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Will panic buying help the Sainsbury share price?

It is not really a surprise that, in the midst of so much negative news, the release today of data showing that UK supermarkets have had a record month for sales seems out of touch.

Panic buying has hurt consumers (at least, the ones that didn’t manage to buy 100 toilet rolls), but it has meant an increase in sales for supermarkets. As an investor, it is with considering which supermarkets may now make good investments. I think Sainsbury (LSE: SBRY) could be one such share.

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The data

Market data provider Kantar said today that overall supermarket sales were up more than 20% in March. Coronavirus-driven panic buying led to an additional £1.9bn in spending in the month. In comparison, February saw an increase in sales of 1.4%.

The data shows that frozen food saw particular increases, up 84% as people hoarded food. Alcohol sales jumped 67% after UK pubs closed their doors.

Though these statistics impact all the supermarkets, Kantar said that Sainsbury was a particular winner, seeing sales increase 22.4% over the four weeks. It attributed this mainly to the company’s strong position in London and the South East, where the coronavirus (and panic buying) has been hitting hardest.

Short-term gains or long-term benefit?

Of course this bump in sales looks likely to be short lived. It may be enough to impact a company’s quarterly results, and perhaps even the full-year numbers, for the better, but it isn’t a fundamental shift in consumer demand.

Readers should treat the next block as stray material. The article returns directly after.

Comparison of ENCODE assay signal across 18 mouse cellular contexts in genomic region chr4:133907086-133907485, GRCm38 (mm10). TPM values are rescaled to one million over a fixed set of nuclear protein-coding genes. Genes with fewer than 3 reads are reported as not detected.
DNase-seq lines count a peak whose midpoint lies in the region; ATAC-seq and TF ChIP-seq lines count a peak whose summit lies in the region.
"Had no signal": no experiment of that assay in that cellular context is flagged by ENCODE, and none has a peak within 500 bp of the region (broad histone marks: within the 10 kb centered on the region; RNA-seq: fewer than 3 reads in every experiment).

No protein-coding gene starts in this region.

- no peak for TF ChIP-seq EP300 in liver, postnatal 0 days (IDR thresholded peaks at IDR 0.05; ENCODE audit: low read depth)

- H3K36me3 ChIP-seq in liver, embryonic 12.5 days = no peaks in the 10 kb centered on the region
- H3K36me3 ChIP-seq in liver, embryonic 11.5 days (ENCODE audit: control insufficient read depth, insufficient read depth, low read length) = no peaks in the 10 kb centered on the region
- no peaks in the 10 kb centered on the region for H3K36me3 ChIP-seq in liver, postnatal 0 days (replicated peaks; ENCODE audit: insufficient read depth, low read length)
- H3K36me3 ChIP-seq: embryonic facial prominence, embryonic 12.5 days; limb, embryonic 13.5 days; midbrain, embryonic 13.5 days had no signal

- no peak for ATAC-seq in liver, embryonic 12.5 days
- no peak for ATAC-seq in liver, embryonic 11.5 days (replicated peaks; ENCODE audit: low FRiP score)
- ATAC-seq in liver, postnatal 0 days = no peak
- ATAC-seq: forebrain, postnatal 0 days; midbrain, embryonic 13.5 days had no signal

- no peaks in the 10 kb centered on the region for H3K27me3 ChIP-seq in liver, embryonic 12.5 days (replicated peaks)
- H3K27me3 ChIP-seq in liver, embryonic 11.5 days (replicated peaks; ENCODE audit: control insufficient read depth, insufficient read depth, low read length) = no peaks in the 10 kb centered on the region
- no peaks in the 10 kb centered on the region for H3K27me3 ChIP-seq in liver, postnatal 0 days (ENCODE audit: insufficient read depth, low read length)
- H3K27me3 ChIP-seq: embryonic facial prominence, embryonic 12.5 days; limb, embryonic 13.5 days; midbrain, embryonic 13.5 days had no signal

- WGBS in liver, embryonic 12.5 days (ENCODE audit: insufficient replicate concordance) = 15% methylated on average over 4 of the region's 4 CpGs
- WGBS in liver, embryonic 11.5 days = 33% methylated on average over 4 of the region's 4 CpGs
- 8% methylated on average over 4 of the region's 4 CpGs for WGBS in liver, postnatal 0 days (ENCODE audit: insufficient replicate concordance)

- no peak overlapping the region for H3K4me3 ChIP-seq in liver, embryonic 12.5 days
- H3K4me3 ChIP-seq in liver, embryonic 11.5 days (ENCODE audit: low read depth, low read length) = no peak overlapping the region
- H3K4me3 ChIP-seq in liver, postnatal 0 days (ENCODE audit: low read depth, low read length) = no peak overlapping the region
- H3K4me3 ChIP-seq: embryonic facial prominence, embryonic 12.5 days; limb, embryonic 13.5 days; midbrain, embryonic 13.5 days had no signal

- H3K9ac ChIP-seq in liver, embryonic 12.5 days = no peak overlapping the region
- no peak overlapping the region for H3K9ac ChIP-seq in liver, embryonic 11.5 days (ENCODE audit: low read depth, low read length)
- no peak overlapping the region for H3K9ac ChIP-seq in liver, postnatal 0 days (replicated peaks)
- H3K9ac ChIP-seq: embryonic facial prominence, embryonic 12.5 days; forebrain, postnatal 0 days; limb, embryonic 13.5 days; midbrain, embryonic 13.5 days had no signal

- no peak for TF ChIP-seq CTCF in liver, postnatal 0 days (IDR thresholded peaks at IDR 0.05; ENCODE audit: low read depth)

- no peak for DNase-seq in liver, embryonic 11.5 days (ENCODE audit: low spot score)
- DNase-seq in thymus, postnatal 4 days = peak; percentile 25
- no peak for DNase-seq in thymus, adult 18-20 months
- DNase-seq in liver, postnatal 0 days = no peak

Despite this, I think Sainsbury is in a particularly strong position to benefit going forward. Talk now suggests the lockdown could go on for six months or more, meaning online shopping for essentials will be the new norm. Sainsbury has always had a good online presence in terms of high street supermarkets and is in prime position to take advantage.

In addition, there will be a large number of Sainsbury customers who previously did their shopping in stores, who are now forced to move online. It is only natural they will stick with the brand they know. Tesco is likely to see a similar benefit of course, but Sainsbury’s strong delivery platform offers it an advantage.

Investment case

With this in mind, there are a few other aspect to consider for Sainsbury. First, the market is panicking. In times of panic, strong companies get oversold. While many businesses will struggle through this scare and lockdown, supermarkets selling essentials will not.

The second point worth considering is its dividend – at the current price Sainsbury shares are yielding a nice 5.3%. Again, unlike many companies that will be forced to cut pack expenditure, supermarkets are set to benefit from the lower costs of staff in store and the extra revenue of online sales.

This trend moving online has been seen for some time of course, but with lockdown set to continue, I think Sainsbury is perfectly placed to benefit.

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Karl has shares in J Sainsbury. The Motley Fool UK has no position in any of the shares mentioned. Views expressed on the companies mentioned in this article are those of the writer and therefore may differ from the official recommendations we make in our subscription services such as Share Advisor, Hidden Winners and Pro. Here at The Motley Fool we believe that considering a diverse range of insights makes us better investors.